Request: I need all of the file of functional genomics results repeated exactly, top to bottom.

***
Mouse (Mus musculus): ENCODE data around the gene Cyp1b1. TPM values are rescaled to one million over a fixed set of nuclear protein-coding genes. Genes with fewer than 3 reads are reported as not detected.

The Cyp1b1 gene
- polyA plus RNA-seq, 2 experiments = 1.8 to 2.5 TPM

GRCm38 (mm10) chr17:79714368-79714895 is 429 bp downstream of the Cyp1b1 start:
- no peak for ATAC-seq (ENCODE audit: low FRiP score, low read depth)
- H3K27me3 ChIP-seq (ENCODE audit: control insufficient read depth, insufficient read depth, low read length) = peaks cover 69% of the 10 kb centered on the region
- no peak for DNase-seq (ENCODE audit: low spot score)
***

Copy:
Mouse (Mus musculus): ENCODE data around the gene Cyp1b1. TPM values are rescaled to one million over a fixed set of nuclear protein-coding genes. Genes with fewer than 3 reads are reported as not detected.

The Cyp1b1 gene
- polyA plus RNA-seq, 2 experiments = 1.8 to 2.5 TPM

GRCm38 (mm10) chr17:79714368-79714895 is 429 bp downstream of the Cyp1b1 start:
- no peak for ATAC-seq (ENCODE audit: low FRiP score, low read depth)
- H3K27me3 ChIP-seq (ENCODE audit: control insufficient read depth, insufficient read depth, low read length) = peaks cover 69% of the 10 kb centered on the region
- no peak for DNase-seq (ENCODE audit: low spot score)